The second form of public control is that provided by the Municipality. The advantage put forward under this method is the impartial treatment of the interests of the port city, the lessened interest costs on capital through a pledging of the local taxes, and a broad and comprehensive policy of administration. But unless the city like the state can succeed in bringing the industries, the real estate owners, and others into effective coöperation, the port must lag for want of proper support. To such an extent has this been true in Great Britain, that the municipal forin has nearly disappeared. To meet the conditions peculiar to Great Britain, the quasi-public corporation in the form of the “ Trust has been necessarily devised. The “ Trust " has been applied to the larger ports with great success. It brings to the ownership of the harbor and docks efficient management and a capital and credit strength sufficient for economical financing operations. In these respects the ownership of harbors and docks by railways does not differ from the Public Trust. But in the important feature of the general public's interest and convenience, the Trust shows a representative character not found in the railway management. Yet the Trust is not wholly free from the influence of large special interests which are represented upon their boards. As a rule, the shipping companies are the predominating influence, and since the dock and harbor are primarily concerned with the shipping, this is not strange. Yet there would be much gained, not only by the port, but more especially by the industrial community tributary to it, if the railway company had a larger share and more influential voice in the management of ports controlled by a trust. Beside the strong personal interest that the shipowners have in the superior efficiency of their port, the railway companies are practically well fitted to be efficient and successful dock managers. They are in a position to know the workings of their own system and those of their rivals. They are familiar with the traffic situation throughout the width and breadth of the land. They know the physical condition of the country, the location of railway properties, the position of the various industrial and manufacturing centers. They are informed as to the business prospects of every section, Such knowledge admirably fits a railway company to advise open dock management and to provide conveniences for goods which are shipped through the docks. Of course, in those ports controlled solely by the railway company all this experience and much more of advantage is brought. And when a port, which has been in the hands of a collection of local tradesmen or merchants with narrow and limited views of commercial and constructional improvements, is compared with other ports, or perhaps with the same port after a railway company has taken them over, one is inclined to favor the railway management. Yet is there a wholesome fear of putting the ports into the hands of the railway systems, which at best will manage its properties from the point of view of the money profits to the shareholder. The public, so far, has felt that its chief protection from the effects of monopoly has rested in the keeping of the terminal facilities free from the control of any one special interest centered there. Let one great steamship line control a port's dock system, and all of its rivals will soon cease to visit that port. Put the complete management into the hands of the shipowners in general, without some way to maintain the rights of the small owner, and the latter will soon be forced out of the port under the cloak of “providing accommodation according to its trade importance.” Permit one railway system to monopolize the advantages of the terminal privileges and all competition by rail, by canal, and by coasting vessels will disappear. Allow any special interest, even so broadly characterized as the term “shippers ” may imply, to have sole control and the burdens will surely be shifted to the shipowner and other unrepresented lines of business. And while the "shippers' ” advantage would lie in having the port open to the forces of competition among the lines of traffic, nevertheless the tendency will be always to tax the ship instead of the goods, to say nothing of the internal difficulties that would arise in the equitable assignment of "accommodation" among the various shippers. Give the city corporation itself the sole administration of the port and it will be found that this does not free the management from the influence of special interests, and those, too, which are inimical to the business of the city as a port; and if on the other hand the controlling majority be those interested in low dues and rates upon goods and shipping the deficits arising from the management will be thrown upon the payers of taxes in the city.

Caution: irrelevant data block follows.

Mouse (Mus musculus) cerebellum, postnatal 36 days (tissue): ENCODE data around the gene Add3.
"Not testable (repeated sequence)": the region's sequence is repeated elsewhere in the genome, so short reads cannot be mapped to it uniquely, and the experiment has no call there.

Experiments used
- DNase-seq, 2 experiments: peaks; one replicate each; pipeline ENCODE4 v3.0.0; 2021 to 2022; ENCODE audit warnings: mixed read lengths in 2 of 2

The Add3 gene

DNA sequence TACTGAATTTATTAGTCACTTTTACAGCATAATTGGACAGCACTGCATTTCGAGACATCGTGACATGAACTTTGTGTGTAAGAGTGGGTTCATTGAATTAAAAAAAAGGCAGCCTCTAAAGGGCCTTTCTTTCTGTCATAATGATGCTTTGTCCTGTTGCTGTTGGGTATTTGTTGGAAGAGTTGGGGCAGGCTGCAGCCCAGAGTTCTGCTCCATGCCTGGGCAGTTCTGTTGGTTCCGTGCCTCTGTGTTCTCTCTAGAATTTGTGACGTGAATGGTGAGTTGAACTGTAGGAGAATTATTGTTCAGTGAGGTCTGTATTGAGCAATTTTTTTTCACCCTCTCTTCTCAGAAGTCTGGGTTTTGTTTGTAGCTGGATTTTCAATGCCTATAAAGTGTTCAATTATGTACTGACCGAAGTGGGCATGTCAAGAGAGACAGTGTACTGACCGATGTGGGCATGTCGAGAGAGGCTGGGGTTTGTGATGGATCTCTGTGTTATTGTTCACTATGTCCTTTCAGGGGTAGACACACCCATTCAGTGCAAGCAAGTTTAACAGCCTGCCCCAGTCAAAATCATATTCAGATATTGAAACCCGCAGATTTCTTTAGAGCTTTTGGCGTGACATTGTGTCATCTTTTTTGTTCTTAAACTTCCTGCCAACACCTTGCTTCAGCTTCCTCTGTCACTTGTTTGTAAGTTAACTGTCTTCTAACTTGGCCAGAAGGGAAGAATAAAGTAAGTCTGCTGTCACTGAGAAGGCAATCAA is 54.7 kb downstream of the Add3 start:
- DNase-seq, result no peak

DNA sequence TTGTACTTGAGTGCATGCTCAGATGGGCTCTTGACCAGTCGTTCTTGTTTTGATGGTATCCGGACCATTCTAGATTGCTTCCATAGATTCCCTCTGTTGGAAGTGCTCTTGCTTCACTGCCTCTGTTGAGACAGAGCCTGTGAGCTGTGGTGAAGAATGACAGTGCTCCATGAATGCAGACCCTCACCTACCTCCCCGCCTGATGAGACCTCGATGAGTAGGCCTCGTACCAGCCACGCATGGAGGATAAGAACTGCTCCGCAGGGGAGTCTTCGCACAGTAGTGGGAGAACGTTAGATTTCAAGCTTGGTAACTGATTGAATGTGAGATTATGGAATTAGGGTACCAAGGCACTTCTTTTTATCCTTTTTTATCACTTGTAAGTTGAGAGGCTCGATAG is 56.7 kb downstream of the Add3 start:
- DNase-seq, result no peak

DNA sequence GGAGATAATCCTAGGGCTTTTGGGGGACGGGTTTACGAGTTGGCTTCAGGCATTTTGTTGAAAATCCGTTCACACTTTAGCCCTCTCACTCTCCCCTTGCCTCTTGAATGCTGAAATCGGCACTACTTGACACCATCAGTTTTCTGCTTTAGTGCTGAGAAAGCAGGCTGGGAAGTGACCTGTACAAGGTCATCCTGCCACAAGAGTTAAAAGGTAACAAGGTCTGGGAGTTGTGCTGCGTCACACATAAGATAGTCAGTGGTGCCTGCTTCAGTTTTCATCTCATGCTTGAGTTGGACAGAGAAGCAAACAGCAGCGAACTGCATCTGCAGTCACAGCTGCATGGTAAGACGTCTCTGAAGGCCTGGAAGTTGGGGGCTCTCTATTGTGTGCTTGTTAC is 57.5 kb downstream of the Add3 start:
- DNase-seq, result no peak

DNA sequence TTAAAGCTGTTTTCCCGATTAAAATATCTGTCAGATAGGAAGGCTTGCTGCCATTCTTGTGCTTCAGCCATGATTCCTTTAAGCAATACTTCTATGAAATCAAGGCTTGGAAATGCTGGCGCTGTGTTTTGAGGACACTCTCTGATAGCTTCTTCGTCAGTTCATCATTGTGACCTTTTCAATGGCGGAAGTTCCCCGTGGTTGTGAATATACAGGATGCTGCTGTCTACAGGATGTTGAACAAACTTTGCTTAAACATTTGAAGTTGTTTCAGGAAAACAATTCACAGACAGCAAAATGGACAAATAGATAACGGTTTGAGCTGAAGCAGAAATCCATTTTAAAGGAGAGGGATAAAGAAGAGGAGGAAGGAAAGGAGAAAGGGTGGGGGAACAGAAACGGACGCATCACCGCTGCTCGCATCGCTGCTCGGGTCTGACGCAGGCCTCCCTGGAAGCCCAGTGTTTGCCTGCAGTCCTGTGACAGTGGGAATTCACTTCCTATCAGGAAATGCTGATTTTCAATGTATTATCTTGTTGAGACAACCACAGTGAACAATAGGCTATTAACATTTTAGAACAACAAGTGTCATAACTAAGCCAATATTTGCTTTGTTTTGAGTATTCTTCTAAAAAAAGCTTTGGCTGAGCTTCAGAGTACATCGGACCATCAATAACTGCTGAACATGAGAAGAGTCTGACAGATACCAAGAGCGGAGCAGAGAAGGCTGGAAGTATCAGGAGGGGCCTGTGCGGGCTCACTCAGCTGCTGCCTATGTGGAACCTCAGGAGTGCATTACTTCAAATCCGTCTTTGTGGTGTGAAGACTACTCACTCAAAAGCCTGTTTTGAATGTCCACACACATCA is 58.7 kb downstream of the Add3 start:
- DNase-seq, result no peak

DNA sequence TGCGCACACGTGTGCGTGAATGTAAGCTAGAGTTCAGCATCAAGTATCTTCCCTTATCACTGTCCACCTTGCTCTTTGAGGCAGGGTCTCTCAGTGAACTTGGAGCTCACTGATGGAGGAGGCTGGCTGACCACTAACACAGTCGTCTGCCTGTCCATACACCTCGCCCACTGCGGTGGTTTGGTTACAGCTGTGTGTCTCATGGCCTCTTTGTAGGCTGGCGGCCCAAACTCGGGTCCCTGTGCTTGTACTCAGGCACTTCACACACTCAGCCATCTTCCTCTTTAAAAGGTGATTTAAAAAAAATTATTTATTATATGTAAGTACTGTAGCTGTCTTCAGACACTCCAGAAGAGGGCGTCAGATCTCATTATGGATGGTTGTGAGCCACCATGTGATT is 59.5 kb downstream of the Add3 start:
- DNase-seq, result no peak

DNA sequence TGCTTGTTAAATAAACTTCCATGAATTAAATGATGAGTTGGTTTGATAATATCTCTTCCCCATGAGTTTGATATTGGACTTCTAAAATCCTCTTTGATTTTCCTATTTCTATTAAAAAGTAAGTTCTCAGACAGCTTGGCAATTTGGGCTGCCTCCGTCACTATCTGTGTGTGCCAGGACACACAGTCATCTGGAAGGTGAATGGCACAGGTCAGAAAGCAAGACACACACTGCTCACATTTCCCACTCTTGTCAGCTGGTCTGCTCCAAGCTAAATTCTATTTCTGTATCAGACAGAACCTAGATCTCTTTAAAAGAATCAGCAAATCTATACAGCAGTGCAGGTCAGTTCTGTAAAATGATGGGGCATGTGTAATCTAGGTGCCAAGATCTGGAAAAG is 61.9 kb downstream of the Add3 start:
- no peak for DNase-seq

To reduce these grave faults in the management the administration should be intrusted to as broad a representation of the interests centered at the port as possible. In this respect, Liverpool